Wednesday, March 26, 2014
A new contribution to our continuing series on academics as significant others
Her: PhD, Research
Me: M.S. Teaching
Both in relatively related fields.
We have been with each other through the development of our academic careers, and for a brief time dabbled in each others playground (and found that it wasn't for us ). Having had that shared history was important. It made us better appreciate the other's stuggle. Given the Venn diagram of our experiences, the intersection is comfortable large, and for us, that works. We can vent to each because we know that the other gets it. And because we know that the other is going through it too, we don't abuse it by heaping extra stress on the one we love. I feel like we are a successful Hollywood couple where both spouses are actors, albeit one in movies, and the other on TV.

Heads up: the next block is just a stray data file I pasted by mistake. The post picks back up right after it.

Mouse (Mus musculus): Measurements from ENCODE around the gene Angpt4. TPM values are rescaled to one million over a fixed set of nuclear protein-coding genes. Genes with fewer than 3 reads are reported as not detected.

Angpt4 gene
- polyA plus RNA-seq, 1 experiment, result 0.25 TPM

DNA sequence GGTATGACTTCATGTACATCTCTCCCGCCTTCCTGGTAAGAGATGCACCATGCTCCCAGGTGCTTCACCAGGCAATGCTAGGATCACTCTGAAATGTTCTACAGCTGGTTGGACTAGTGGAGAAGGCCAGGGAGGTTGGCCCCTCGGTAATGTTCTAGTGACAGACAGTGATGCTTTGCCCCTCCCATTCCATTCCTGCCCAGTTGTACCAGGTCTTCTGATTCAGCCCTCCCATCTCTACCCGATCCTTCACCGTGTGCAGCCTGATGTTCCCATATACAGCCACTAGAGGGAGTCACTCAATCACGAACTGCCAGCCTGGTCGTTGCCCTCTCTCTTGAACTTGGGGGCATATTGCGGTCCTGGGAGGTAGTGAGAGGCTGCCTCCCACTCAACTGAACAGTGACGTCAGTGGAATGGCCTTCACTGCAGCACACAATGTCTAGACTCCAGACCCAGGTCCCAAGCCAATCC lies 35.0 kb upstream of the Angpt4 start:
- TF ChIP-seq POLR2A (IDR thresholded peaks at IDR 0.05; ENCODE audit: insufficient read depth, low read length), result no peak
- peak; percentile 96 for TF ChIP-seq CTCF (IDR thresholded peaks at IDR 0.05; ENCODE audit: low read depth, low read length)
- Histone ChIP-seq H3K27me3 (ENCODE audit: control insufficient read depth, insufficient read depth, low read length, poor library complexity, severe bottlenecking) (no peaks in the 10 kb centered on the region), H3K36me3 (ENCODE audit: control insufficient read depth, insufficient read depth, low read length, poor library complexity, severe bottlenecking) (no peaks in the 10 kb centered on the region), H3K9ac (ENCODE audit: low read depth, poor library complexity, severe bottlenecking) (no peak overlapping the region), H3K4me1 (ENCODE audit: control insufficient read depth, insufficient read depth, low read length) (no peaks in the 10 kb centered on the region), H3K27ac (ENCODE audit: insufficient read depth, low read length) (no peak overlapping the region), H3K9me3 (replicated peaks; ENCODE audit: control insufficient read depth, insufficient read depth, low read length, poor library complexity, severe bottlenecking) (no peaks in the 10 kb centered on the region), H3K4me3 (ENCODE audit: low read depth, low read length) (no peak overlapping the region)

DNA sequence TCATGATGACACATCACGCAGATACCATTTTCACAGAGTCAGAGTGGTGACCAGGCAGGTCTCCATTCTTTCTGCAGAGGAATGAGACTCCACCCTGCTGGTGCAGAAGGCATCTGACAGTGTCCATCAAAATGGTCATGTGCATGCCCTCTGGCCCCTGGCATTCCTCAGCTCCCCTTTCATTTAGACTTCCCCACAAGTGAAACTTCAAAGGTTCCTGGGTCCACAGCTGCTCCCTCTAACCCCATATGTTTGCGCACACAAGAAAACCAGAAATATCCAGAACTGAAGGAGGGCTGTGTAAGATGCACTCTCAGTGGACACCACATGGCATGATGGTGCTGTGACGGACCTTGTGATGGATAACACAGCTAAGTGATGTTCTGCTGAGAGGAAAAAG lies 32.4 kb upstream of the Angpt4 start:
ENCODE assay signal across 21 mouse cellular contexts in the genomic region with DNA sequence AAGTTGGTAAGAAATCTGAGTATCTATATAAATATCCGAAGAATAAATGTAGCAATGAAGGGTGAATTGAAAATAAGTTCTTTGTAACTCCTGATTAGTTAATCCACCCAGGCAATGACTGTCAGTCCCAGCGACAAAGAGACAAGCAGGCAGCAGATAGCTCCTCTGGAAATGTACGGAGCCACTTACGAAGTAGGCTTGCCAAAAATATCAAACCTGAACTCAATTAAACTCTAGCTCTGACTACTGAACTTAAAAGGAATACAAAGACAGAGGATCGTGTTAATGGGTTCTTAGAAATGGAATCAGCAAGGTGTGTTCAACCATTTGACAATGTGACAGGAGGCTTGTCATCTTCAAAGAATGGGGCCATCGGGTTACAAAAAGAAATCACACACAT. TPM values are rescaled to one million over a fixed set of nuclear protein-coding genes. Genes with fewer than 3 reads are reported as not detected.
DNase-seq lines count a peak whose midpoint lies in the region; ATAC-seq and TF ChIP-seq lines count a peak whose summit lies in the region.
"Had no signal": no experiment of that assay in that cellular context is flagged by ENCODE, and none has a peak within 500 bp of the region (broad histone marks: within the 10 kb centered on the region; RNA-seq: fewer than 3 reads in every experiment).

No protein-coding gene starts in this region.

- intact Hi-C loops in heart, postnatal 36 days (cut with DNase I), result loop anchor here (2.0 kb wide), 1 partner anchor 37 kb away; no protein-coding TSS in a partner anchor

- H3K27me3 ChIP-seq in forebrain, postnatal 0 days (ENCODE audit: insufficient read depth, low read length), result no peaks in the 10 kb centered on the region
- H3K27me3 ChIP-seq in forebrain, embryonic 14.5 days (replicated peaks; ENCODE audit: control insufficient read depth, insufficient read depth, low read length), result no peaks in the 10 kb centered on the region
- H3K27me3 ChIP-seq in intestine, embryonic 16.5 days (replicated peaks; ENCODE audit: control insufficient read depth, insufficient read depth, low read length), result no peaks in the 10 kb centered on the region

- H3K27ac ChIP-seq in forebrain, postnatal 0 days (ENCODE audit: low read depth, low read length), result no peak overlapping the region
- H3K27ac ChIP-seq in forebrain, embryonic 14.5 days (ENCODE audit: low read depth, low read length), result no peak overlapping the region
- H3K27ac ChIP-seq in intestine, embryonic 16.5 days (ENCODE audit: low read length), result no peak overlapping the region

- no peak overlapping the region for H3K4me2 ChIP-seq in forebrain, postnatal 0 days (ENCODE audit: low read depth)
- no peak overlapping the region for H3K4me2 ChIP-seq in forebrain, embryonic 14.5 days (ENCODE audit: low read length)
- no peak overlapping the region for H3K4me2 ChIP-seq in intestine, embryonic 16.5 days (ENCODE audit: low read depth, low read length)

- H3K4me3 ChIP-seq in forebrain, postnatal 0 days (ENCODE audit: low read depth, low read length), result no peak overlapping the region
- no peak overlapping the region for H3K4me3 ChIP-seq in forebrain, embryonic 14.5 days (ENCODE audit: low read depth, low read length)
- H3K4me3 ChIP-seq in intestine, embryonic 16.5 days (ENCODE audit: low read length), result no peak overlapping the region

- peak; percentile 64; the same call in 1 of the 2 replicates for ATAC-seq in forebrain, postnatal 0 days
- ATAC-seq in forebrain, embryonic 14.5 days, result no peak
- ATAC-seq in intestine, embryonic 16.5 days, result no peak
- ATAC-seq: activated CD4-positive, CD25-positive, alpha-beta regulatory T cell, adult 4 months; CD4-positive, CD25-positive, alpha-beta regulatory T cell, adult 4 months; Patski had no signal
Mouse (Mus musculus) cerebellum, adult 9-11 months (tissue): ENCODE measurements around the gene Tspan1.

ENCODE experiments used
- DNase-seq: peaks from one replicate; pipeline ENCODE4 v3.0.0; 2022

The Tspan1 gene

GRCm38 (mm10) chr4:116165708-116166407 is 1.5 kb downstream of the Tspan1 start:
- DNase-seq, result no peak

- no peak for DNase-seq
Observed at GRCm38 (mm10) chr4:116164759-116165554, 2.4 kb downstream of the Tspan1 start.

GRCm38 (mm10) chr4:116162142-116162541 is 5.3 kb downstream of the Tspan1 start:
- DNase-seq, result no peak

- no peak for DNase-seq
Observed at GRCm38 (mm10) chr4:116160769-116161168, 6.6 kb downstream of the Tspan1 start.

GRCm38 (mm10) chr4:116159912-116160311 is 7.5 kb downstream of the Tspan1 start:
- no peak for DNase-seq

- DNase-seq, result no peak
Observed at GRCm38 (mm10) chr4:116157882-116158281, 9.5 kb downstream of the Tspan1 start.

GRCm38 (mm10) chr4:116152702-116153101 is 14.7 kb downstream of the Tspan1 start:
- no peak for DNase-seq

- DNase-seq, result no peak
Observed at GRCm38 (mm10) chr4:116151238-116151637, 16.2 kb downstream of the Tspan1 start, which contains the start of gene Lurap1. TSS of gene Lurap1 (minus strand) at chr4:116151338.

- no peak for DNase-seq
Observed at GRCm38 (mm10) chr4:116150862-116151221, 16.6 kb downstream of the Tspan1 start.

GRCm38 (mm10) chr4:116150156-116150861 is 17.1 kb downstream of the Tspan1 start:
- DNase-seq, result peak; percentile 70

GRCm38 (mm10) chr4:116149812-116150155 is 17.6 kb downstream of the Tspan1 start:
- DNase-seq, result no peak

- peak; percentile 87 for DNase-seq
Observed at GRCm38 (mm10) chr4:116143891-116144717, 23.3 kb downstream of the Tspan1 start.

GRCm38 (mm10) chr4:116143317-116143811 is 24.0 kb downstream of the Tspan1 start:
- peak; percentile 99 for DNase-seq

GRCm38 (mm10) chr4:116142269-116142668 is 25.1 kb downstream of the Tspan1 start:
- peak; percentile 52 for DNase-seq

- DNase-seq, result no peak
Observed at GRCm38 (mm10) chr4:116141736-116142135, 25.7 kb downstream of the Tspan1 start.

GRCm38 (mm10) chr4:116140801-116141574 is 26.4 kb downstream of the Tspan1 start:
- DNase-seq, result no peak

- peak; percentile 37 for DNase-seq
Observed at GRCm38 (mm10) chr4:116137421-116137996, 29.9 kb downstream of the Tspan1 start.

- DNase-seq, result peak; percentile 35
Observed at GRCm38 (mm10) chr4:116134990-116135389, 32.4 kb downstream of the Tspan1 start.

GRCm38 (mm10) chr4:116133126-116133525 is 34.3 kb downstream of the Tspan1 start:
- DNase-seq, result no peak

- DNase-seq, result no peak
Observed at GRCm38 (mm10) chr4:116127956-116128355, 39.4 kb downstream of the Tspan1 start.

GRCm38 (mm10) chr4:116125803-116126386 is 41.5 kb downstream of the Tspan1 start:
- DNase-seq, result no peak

The dramas that our workplace worlds generated were slightly different. Her world was more like Downton Abbey, while mine was more like Jerry Springer. Both full of intrigue, I know, but just a wee bit different.
We each have friends and colleagues at our respective places to whom we vent about specific things, that as SO's we can only empathize with to a point.
It is healthy, necessary, and no emotional intimacies are betrayed. It is a good thing to have good people in your circle. People who 'watch the same dramas' as you.
(Besides, I've vented to my mirror when no one is available, and it truly is disconcerting when your reflection rolls his eyes, and you haven't.) My spouse loves what she does, despite the drama.and is still doing it. She is the brains of this outfit, and her career is important to her, and she to me.
I no longer loved what I was doing, and am no longer doing it.
We still vent to each other, and the venting may be a bit different, but it is still all good.
Bottom line though, it doesn't work for everyone, but it worked for us. But I attribute that to who we both are, and not what we both do.
For ultimately, that is what counts.
-- MathEmperor Mobius